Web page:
The definitive ranking of all 8 'Star Wars' movies

Unless you’ve been held captive by a Wampa, crash-landed a TIE Fighter on Jakku or were eaten by the Sarlacc — we see you there, Boba Fett, keep hope alive — it’s probably not news that there's another Star Wars movie heading our way.

This Star Wars Day (that's #MayThe4th to you), nerds and civilians alike will again be busting out their Star Wars tapes and DVDs, special editions or original recipe, and rewatching the eight previous films to get jacked up for The Last Jedi (in theaters Dec. 15), the ninth chapter in this galactic saga.

We’re no different. We're binging them again, too, and these are the rankings you’re looking for.

8. Star Wars: Episode I — The Phantom Menace (1999)

George Lucas’ prequels get a bad rap and, well, they kind of deserve it at times. Especially this one. What basically is a two-hour trailer for the rest of Anakin Skywalker’s story is kind of a mess — he was immaculately conceived? What’s this about midichlorians and the Force? The pod-race set piece is fun the first five times yet gets old quick, Darth Maul is the coolest guy in the movie and he is in it for all of three minutes, trade negotiations are not the way to start a sci-fi movie, and as for Jar Jar Binks … yeah. One thing it does do well is set up the political atmosphere that leads to the Empire and introduces Anakin as the chosen one who will bring balance to the Force. Just not in the way anybody expects.

7. Star Wars: Episode II — Attack of the Clones (2002)

There are so many sleek special effects used in this thing that you miss the trash heaps and spit-and-gum filmmaking of Lucas’ original movies. Also, Hayden Christensen and Natalie Portman have ZERO chemistry as doomed lovers Anakin and Padmé — they have a picnic in the middle of the movie, battle monsters together on Geonosis and get married at the end, and yet even a modicum of actual romance isn’t to be found. That all said, Clones isn’t a bad film and it’s pretty good whenever Ewan McGregor’s Obi-Wan Kenobi is around: His and Anakin’s chase after Zam Wesell is a scene from the great Jedi buddy-cop comedy we never got, and the discovery of the Republic’s clone army on the rainy planet Kamino is obviously important. (Never forget, though: Stormtroopers > clone troopers.)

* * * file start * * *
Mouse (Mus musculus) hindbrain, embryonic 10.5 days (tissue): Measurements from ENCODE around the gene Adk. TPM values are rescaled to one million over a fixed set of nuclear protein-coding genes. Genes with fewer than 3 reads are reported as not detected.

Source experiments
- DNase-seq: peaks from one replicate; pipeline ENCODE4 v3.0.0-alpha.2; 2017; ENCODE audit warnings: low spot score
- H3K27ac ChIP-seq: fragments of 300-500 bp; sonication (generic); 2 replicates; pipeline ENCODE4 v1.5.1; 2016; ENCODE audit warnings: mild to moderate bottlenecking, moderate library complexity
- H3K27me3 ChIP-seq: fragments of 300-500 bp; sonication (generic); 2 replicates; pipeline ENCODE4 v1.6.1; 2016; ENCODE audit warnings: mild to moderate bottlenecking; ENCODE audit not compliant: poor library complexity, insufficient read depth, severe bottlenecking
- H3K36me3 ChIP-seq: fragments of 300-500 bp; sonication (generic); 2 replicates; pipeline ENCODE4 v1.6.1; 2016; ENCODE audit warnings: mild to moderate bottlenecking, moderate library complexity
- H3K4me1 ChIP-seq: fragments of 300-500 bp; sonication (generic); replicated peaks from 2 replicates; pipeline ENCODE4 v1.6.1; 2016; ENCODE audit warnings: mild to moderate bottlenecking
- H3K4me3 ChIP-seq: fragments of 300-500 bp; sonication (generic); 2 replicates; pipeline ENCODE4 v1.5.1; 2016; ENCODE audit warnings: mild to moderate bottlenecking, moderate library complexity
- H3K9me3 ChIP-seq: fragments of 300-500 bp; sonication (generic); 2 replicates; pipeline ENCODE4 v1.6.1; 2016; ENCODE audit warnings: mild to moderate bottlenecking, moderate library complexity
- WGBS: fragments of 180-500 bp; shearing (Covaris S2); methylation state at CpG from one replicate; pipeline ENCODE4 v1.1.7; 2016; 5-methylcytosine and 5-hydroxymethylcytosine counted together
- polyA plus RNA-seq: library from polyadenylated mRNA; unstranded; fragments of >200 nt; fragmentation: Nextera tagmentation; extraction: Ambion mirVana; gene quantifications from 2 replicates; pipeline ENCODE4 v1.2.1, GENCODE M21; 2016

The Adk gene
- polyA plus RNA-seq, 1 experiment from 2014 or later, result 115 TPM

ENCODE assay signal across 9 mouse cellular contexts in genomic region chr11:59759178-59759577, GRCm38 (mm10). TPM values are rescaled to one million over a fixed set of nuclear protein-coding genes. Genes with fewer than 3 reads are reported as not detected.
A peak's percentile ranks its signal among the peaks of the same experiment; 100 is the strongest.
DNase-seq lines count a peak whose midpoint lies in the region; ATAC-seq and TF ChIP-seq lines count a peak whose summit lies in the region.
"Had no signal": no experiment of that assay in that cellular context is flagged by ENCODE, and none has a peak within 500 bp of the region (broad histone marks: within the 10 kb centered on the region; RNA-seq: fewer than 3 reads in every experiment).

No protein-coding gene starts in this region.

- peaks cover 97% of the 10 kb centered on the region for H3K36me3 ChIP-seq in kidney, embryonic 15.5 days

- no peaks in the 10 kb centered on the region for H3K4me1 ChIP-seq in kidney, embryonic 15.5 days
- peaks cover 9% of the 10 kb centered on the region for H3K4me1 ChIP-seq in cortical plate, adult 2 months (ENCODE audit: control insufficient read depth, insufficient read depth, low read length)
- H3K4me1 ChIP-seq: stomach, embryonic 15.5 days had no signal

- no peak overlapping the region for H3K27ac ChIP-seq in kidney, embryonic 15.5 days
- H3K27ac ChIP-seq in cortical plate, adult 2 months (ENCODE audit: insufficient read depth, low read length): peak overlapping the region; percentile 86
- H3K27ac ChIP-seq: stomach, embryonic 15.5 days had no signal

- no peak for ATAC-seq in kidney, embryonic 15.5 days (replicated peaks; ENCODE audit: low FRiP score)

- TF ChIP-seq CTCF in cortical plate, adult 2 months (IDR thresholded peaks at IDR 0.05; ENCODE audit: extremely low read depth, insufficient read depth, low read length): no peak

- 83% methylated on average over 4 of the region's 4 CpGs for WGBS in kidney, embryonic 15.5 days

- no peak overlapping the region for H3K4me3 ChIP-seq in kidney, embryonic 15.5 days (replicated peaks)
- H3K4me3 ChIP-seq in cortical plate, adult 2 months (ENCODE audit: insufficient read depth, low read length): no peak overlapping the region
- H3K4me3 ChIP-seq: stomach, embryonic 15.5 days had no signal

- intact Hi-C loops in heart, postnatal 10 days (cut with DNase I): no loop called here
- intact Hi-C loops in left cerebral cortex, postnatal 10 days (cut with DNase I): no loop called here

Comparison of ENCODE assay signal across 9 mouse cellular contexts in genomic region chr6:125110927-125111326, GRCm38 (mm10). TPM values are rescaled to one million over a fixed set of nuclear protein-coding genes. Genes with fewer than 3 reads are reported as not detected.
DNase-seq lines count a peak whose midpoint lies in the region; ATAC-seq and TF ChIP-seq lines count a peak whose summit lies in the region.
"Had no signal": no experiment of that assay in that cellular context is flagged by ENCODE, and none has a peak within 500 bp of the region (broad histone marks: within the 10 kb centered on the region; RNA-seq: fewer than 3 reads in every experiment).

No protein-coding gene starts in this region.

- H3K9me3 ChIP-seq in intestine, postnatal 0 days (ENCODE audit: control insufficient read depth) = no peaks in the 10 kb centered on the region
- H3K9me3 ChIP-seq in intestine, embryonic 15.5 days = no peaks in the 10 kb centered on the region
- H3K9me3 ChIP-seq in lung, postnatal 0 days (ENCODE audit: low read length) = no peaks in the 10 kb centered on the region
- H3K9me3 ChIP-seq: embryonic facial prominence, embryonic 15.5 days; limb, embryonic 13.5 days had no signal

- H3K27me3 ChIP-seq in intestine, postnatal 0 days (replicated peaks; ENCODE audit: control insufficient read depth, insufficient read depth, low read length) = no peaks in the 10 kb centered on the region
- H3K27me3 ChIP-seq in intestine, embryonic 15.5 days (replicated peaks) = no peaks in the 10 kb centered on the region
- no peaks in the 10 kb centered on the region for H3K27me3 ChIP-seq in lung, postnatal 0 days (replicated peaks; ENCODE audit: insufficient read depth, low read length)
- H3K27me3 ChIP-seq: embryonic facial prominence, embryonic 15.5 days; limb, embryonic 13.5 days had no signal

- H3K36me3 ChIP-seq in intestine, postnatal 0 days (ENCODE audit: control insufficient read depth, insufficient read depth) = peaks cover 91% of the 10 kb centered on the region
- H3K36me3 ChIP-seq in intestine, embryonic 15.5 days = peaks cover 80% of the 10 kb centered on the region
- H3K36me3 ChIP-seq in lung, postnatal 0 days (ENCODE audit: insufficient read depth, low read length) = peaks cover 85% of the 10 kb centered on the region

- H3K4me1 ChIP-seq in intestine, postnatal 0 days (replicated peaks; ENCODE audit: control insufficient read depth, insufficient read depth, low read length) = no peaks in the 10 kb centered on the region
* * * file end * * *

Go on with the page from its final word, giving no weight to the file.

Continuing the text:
6. Star Wars: Episode III — Revenge of the Sith (2005)

It’s no coincidence that the prequel that’s closest to the original trilogy in tone, story and theme is the best one. Anakin finally has his full turn to the Dark Side, though it still seems a little whiplash-y how quickly he goes from broody, anti-authoritarian kid to child-killing, baddest man in the galaxy. And Padmé dying from a broken heart is a little much. However, Yoda takes on Senator Palpatine/Darth Sidious/Emperor in a neato lightsaber battle, when Order 66 comes down it’s a little heartbreaking, and Obi-Wan and Anakin’s violent brawl on Mustafar is arguably the most hellacious in any Star Wars film.

5. Rogue One: A Star Wars Story (2016)

For its maiden standalone voyage, Star Wars brass blended the old — the Rebel Alliance freaking out about the construction of the Empire’s mighty Death Star — with something new: In this case, a war movie digging into the battlefields on land and in space with insurgents rising up against “the Man.” The results are a mixed bag: Ex-con Jyn Erso (Felicity Jones) heads up the squad of armed misfits to steal the Death Star plans, though a snarky droid ends up being the best character in the bunch (for the record, K-2SO is way cooler than C-3PO); the Empire is full of bickering bureaucrats, which is fun to watch though bad for getting the Death Star done in a timely manner; and Darth Vader power walks into scenes that both undermine his icon status yet also cement it. While the fan service goes too far — for example, the old-school CGI character who is just as distracting as Jar Jar — Rogue One does introduce some neato supporting aliens like Admiral Raddus, a military mashup of Patton, Churchill and a lobster.